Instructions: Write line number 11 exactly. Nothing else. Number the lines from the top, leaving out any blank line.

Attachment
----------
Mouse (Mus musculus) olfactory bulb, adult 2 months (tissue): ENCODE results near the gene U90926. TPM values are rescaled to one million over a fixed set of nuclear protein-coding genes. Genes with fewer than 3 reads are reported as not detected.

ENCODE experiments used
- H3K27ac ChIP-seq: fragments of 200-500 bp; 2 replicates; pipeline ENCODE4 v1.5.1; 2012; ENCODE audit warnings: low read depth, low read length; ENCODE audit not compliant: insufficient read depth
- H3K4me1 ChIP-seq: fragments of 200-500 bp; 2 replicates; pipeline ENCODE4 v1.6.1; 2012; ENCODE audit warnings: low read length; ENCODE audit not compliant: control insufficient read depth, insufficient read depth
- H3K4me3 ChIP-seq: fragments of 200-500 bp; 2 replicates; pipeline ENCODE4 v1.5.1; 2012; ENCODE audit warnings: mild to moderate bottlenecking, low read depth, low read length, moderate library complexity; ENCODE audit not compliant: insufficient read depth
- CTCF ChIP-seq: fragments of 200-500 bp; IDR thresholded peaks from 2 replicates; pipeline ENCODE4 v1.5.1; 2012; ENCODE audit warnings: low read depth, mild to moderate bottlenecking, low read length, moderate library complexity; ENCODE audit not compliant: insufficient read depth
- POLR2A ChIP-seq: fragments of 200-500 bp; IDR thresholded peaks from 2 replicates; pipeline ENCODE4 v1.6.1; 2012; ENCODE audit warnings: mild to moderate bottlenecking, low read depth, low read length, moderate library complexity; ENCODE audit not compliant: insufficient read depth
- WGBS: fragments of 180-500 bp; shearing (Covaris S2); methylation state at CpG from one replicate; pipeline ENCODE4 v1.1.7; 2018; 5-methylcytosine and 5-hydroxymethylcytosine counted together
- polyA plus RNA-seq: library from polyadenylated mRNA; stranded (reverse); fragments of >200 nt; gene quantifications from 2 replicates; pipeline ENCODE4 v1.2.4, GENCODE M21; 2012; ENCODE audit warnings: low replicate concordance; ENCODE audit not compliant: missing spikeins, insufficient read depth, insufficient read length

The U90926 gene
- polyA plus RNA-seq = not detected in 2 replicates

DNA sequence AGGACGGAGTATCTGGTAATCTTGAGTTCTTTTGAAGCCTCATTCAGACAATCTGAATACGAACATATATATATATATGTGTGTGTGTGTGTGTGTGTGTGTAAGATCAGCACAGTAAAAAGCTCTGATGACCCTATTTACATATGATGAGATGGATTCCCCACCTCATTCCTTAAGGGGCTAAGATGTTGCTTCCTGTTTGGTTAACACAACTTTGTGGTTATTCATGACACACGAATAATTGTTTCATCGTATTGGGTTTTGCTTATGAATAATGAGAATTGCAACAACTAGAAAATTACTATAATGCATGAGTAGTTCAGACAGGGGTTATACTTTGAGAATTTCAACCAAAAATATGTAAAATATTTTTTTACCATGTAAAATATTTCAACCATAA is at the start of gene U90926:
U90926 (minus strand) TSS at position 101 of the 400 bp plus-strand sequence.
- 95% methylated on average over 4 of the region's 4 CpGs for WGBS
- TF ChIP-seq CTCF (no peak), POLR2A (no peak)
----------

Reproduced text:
- polyA plus RNA-seq = not detected in 2 replicates